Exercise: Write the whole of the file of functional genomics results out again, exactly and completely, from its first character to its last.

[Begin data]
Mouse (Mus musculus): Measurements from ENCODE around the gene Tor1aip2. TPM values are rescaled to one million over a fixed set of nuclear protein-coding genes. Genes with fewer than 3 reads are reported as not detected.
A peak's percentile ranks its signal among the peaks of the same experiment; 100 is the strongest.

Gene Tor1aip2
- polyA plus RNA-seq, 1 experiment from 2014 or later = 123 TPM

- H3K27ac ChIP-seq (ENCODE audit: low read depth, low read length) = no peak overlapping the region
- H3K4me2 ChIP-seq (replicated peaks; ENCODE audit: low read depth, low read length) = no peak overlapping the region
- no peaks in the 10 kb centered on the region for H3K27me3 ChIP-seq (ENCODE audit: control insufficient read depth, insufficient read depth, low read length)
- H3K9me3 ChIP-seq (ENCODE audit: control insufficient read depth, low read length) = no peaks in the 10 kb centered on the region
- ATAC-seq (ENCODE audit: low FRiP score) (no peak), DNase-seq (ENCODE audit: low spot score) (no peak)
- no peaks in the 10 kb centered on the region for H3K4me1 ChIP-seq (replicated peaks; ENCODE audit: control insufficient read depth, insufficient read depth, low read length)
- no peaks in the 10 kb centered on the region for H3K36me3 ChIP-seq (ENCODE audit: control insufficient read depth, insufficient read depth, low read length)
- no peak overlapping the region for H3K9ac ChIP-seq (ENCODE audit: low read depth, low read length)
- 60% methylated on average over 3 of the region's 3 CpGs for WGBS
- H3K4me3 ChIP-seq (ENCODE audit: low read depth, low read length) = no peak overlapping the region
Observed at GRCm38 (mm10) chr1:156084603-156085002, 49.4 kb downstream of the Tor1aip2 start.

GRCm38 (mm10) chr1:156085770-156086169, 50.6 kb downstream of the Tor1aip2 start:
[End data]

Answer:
Mouse (Mus musculus): Measurements from ENCODE around the gene Tor1aip2. TPM values are rescaled to one million over a fixed set of nuclear protein-coding genes. Genes with fewer than 3 reads are reported as not detected.
A peak's percentile ranks its signal among the peaks of the same experiment; 100 is the strongest.

Gene Tor1aip2
- polyA plus RNA-seq, 1 experiment from 2014 or later = 123 TPM

- H3K27ac ChIP-seq (ENCODE audit: low read depth, low read length) = no peak overlapping the region
- H3K4me2 ChIP-seq (replicated peaks; ENCODE audit: low read depth, low read length) = no peak overlapping the region
- no peaks in the 10 kb centered on the region for H3K27me3 ChIP-seq (ENCODE audit: control insufficient read depth, insufficient read depth, low read length)
- H3K9me3 ChIP-seq (ENCODE audit: control insufficient read depth, low read length) = no peaks in the 10 kb centered on the region
- ATAC-seq (ENCODE audit: low FRiP score) (no peak), DNase-seq (ENCODE audit: low spot score) (no peak)
- no peaks in the 10 kb centered on the region for H3K4me1 ChIP-seq (replicated peaks; ENCODE audit: control insufficient read depth, insufficient read depth, low read length)
- no peaks in the 10 kb centered on the region for H3K36me3 ChIP-seq (ENCODE audit: control insufficient read depth, insufficient read depth, low read length)
- no peak overlapping the region for H3K9ac ChIP-seq (ENCODE audit: low read depth, low read length)
- 60% methylated on average over 3 of the region's 3 CpGs for WGBS
- H3K4me3 ChIP-seq (ENCODE audit: low read depth, low read length) = no peak overlapping the region
Observed at GRCm38 (mm10) chr1:156084603-156085002, 49.4 kb downstream of the Tor1aip2 start.

GRCm38 (mm10) chr1:156085770-156086169, 50.6 kb downstream of the Tor1aip2 start: